Hour: 14:00 - 15:00,Location: Helen and Milton A. Kimmelman Building
    Event name: Development of an in silico method to characterize the interaction potential of protein surfaces in a crowded environment

    Dr. Hugo Schweke,

  • Date:
    27

    Tuesday

    November 2018

    Hour: 14:00 - 15:00,Location: Helen and Milton A. Kimmelman Building
    Event name: Bacterial enzymes and mutants for chemoenzymatic synthesis of carbohydrates

    Prof. Xi Chen,

  • Date:
    13

    Tuesday

    November 2018

    Hour: 14:00 - 15:00,Location: Helen and Milton A. Kimmelman Building
    Event name: Regulation of bidirectional motility of kinesin-5 motors

    Prof. Leah Gheber,

  • Date:
    06

    Tuesday

    November 2018

    Hour: 14:00 - 15:00,Location: Helen and Milton A. Kimmelman Building
    Event name: On Cholesterol Crystal Formation in Atherosclerosis

    Dr. Neta Varsano,

  • Date:
    23

    Tuesday

    October 2018

    Hour: 14:00 - 15:00,Location: Helen and Milton A. Kimmelman Building
    Event name: Chemical Approaches to Study Oxidative Protein Folding

    Dr. Norman Metanis,

  • Date:
    16

    Tuesday

    October 2018

    Hour: 14:00 - 15:00,Location: Helen and Milton A. Kimmelman Building
    Event name: “Beauty and Benefits of cryo-EM; Resolving the 3D structure of the Type VII secretion system in Mycobacterium tuberculosis”

    Prof. Peter Peters, Maastricht Multimodal Molecular Imaging institute (M4I).

  • Date:
    17

    Tuesday

    July 2018

    Hour: 14:00 - 15:00,Location: Helen and Milton A. Kimmelman Building
    Event name: Link between Myosin architecture and stepping dynamics of F-Actin

    Prof. Dave Thirumalai, Department of Chemistry, UT Austin

  • Date:
    03

    Tuesday

    July 2018

    Hour: 14:00 - 15:00,Location: Helen and Milton A. Kimmelman Building
    Event name: MODELING PROTEIN CONFORMATIONAL CHANGES WITH CROSS-LINKS AND SAXS PROFILES

    Dr. Dina Schneidman, Hebrew University

    Proteins generally populate multiple structural states in solution. Transitions between these states are important for function, such as allosteric signaling and enzyme catalysis. Structures solved by X-ray crystallography provide valuable, but static, atomic resolution structural information. In contrast, cross-linking mass spectrometry (XLMS) and small angle X-ray scattering (SAXS) datasets contain information about conformational and compositional states of the system. The challenge lies in the data interpretation since the cross-links in the data often comes from multiple structural states. We have developed a novel computational method that simultaneously uncovers the set of structural states that are consistent with a given dataset (XLMS or SAXS). The input is a single atomic structure, a list of flexible residues, and an experimental dataset. The method finds multi-state models (models that specify two or more co-existing structural states) that are consistent with the data. The method was applied on multiple SAXS and XLMS datasets, including large multi-domain proteins and proteins with long disordered fragments. The applicability of the method extends to other datasets, such as 2D class averages from Electron Microscopy, and residual dipolar couplings.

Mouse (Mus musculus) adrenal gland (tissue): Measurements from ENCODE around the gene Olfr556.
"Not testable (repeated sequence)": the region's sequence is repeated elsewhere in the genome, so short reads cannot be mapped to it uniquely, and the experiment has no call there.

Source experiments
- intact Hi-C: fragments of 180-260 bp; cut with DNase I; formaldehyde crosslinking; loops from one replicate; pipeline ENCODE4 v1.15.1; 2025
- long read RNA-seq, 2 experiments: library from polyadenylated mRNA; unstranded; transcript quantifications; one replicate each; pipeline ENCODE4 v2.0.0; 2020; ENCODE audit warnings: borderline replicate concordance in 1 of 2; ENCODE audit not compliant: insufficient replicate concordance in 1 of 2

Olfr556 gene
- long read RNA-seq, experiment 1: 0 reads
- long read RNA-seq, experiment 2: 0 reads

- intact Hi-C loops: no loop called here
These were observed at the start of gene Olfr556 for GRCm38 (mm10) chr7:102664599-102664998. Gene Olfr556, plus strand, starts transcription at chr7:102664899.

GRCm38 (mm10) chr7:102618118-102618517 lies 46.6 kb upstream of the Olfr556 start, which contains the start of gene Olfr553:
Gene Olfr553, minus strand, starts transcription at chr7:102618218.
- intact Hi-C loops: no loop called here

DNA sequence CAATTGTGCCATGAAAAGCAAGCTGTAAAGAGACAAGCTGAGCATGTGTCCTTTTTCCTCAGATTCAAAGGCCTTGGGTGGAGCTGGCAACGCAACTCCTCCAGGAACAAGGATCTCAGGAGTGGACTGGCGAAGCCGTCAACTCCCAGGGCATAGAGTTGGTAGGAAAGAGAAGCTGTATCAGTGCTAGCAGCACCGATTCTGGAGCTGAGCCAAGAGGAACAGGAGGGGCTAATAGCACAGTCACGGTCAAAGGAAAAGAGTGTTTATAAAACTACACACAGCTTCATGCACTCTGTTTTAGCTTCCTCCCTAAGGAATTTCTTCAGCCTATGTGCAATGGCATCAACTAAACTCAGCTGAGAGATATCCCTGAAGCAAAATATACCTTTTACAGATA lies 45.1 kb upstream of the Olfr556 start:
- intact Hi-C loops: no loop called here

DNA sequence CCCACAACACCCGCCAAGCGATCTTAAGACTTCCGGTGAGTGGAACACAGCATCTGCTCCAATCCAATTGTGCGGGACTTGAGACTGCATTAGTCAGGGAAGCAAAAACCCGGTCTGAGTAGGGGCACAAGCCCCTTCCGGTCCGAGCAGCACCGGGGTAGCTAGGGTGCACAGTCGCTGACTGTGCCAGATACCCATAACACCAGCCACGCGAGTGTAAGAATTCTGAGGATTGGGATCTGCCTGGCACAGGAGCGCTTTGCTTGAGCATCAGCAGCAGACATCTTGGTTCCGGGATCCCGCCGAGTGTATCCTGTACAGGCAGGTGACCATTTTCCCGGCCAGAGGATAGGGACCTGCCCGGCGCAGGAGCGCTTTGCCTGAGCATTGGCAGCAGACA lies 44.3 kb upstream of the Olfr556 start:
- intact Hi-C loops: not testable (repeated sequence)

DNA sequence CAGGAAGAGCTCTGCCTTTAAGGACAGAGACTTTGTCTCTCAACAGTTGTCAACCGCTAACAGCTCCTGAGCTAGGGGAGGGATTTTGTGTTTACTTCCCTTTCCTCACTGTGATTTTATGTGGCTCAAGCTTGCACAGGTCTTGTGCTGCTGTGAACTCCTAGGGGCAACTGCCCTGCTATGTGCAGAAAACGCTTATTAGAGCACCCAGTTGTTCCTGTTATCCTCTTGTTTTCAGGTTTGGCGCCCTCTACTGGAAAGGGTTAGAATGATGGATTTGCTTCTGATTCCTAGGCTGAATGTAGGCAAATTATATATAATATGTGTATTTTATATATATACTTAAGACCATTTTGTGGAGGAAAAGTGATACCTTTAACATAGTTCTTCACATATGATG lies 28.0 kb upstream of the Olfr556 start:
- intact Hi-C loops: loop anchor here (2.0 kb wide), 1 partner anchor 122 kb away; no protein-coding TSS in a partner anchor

Close
  • Date:
    26

    Tuesday

    June 2018

    Hour: 14:00 - 15:00,Location: Helen and Milton A. Kimmelman Building
    Event name: Structural view of the disordered multi-tasker WIP and its interaction network in human T cells

    Prof. Jordan Chill, Dept. of Chemistry, BIU

    WASP-Interacting Protein (WIP) is a multifunctional key participant in mediating actin-related cytoskeletal changes in human T cells. WIP is also an intrinsically disordered protein (IDP), lacking any significant secondary or tertiary structure across its 503 residues, and thus defies the ordinarily reliable structure-function paradigm. Our research focuses on how interactions between this ‘hub’ multi-tasker and its various structured binding partners delicately control T cell destiny, in particular the role played by disorder-to-order transitions. Three such critical protein-protein contacts involve the WIP N-terminal domain (with actin), a proline-rich central segment (with cortactin) and the C-terminal domain (with Wiskott-Aldrich syndrome protein, WASP). The first two are of intermediate binding energy (KD ~ 50-3000 nM) and transiently modulate WIP interactions with the actin polymerization machinery. In contrast, the latter forms a tight complex with WASP and inhibits both its activity and eventual degradation in a phosphorylation-dependent manner, explaining why the hereditary Wiskott-Aldrich syndrome immunodeficiency results from WASP mutants unable to bind WIP. As an IDP, WIP ‘structure’ is essentially an ensemble of multiple conformations contributing to function, and this complexity gives solution NMR – armed with new IDP-optimized methodologies – unrivaled insight into how IDPs exert their biological influence. We established that transient structure in free WIPN and WIPC echoes their bound conformations, uncovering novel binding epitopes in the process. We also observed subtle ensemble shifts induced by environmental factors, such as temperature, denaturant or crowding agents, revealing the biophysics governing WIP behavior in the cellular environment. We further investigated the largest conformational change, experienced by WIPC upon binding to WASP, by determining the contribution of various WIP epitopes to complex affinity, and eventually the structure of the WIP-WASP complex. Finally, we offer an unexpected structural explanation for phosphorylation-induced dissociation of this complex that may explain how this phospho-switch controls WASP degradation. Taken together our results provide a comprehensive map of WIP structure and dynamics and how these affect its interaction with T cell binding partners, and highlight the great impact of high-resolution NMR studies upon the field of biologically active unstructured proteins.